May 20, 2019

Axios Vitals

By Caitlin Owens
Caitlin Owens

Good morning. I hope you enjoyed your weekend.

1 big thing: The complicated politics of Trump's rebate rule

Health and Human Services Secretary Alex Azar with President Trump. Photo: Alex Wong/Getty Images

The Trump administration's proposal to shake up how money moves through the prescription drug supply chain in Medicare works best if it's also extended to the commercial market, supporters say.

Yes, but: The politics of the proposal will almost certainly prevent this from happening. Opponents say the change is a handout to pharmaceutical companies and would increase premiums.

The big picture: The Trump administration has proposed eliminating in Medicare Part D the rebates that drug companies pay to pharmacy benefit managers in exchange for preferred formulary placement.

The administration doesn't have the authority to extend the rule into the private market, leaving the decision with Congress. But supporters say doing so not only would help patients, but would create a stronger incentive for drug companies to lower their list prices.

  • "Clearly [drug companies] would face a lot more [pressure] if this was extended to the commercial market," former FDA Commissioner Scott Gottlieb said.

Yes, but: The independent Congressional Budget Office estimated that the administration's proposal — which is limited to Part D — would cost the federal government $177 billion over 10 years, an eye-popping price tag that is giving members of Congress pause.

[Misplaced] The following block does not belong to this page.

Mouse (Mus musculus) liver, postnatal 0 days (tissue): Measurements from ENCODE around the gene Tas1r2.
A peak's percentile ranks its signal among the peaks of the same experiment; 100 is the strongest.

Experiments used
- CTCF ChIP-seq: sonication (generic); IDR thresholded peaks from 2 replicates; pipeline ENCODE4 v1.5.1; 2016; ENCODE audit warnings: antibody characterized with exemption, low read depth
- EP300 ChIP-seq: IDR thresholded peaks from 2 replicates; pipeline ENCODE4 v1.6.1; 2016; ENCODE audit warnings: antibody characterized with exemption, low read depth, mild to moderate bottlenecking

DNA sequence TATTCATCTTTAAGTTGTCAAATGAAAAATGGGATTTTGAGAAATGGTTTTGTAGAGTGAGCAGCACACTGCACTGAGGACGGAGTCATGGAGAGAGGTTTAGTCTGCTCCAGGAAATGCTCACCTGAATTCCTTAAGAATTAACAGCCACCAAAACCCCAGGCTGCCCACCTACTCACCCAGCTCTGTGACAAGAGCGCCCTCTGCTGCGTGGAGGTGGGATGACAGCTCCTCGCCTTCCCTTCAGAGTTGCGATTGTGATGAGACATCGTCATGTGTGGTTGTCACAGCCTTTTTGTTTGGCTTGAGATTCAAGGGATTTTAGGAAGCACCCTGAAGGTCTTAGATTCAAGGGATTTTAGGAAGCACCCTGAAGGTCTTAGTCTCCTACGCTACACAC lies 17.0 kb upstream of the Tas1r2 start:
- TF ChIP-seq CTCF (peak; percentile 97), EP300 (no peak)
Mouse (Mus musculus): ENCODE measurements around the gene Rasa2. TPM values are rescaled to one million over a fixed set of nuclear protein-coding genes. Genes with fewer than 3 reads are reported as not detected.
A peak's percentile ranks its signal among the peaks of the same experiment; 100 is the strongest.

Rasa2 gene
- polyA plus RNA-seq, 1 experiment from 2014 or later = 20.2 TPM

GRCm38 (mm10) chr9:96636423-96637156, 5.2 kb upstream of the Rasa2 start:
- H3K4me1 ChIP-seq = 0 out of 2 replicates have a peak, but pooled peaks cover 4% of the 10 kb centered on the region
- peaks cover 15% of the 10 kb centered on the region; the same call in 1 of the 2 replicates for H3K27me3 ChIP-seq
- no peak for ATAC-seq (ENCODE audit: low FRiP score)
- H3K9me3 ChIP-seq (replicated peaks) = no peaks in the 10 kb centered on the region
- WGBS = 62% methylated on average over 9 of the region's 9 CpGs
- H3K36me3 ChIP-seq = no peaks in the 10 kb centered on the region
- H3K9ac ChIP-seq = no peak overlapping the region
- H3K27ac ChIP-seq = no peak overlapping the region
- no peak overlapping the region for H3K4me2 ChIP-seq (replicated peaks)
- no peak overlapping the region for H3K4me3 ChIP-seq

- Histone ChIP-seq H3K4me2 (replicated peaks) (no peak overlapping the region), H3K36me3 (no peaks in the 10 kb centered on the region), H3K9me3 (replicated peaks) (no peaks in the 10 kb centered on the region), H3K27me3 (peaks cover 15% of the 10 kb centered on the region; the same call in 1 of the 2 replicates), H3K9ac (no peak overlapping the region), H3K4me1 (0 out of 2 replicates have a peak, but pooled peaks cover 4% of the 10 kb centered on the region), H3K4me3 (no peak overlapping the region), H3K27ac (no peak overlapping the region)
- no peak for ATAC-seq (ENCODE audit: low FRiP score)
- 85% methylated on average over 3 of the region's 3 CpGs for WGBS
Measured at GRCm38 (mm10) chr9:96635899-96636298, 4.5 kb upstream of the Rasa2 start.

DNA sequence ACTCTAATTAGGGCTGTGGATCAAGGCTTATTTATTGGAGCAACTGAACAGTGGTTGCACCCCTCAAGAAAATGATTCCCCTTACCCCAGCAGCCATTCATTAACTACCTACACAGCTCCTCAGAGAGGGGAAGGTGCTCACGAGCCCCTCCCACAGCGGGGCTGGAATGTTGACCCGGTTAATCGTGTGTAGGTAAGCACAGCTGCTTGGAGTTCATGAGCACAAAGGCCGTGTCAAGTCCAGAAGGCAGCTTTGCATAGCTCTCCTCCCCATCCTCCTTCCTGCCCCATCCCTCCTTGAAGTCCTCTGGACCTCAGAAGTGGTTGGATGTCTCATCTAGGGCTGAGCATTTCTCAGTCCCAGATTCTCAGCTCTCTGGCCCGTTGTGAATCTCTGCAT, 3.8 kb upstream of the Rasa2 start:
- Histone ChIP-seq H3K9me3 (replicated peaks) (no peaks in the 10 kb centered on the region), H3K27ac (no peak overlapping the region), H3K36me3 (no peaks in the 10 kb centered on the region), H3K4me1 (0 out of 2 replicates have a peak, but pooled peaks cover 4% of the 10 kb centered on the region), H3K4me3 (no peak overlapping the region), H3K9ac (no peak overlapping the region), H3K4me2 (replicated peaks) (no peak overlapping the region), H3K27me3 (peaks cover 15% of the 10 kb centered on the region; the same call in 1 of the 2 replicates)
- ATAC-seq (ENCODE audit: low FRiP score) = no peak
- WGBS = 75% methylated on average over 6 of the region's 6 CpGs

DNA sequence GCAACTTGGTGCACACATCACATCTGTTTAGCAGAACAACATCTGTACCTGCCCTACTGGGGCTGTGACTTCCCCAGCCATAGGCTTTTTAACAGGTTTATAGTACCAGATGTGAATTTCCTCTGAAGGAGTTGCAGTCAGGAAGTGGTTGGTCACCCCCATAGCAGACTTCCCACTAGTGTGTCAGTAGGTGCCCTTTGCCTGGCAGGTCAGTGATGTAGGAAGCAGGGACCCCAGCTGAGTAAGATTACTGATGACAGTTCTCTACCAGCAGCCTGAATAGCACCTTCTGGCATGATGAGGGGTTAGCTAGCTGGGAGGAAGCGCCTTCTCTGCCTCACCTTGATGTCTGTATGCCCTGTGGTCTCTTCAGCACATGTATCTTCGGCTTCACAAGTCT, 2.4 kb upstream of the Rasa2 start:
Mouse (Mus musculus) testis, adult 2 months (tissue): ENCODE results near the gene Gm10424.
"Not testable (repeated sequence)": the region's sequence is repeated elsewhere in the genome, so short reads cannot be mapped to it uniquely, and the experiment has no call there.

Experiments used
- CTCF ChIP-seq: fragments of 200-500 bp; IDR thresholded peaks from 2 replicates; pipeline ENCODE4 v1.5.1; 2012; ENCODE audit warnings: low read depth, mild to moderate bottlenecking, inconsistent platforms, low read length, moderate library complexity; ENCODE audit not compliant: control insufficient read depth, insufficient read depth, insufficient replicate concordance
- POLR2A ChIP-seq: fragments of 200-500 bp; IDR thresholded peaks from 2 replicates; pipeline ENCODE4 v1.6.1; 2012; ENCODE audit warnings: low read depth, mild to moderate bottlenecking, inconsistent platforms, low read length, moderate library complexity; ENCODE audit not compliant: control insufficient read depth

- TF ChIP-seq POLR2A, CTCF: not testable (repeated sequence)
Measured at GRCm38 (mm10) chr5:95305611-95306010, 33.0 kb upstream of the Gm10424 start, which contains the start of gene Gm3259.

• Critics say the proposal is a handout to drug companies, which won't be required to lower list prices. They also point to the very real possibility that it would raise premiums.

What they're saying: Drug companies have said publicly that they're more likely to lower list prices if the proposal extends to the commercial market.

  • "It will be important to have any rebate reform apply to both government programs and the commercial market...A bifurcated market will make it more challenging for manufacturers to reduce list price," wrote Pfizer CEO Albert Bourla in a response to the Senate Finance Committee.

Go deeper.

2. Memory supplements come under scrutiny
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Note: Some totals don't add to 100% due to rounding; Data: SurveyMonkey poll of 2,360 U.S. adults conducted May 5–8, 2019 with a margin of error of ±3 percentage points. Poll methodology; Chart: Axios Visuals

Memory supplements claiming to ward off cognitive decline abound, but there is so far little evidence they're effective, my colleague Alison Snyder reports in Axios' deep dive on neuroscience.

The big picture: The business of memory supplements — from branded regimens to vitamins — pulled in $3.2 billion globally in 2016.

  • 48% of people ages 50–64 in the National Poll on Healthy Aging reported taking a vitamin or supplement to help their memory.
  • "People are willing to pay and do anything to preserve their brains ... but we don’t have the knowledge yet to give really effective interventions that change that trajectory as much as people think," said Joanna Hellmuth, a neurologist at the University of California, San Francisco.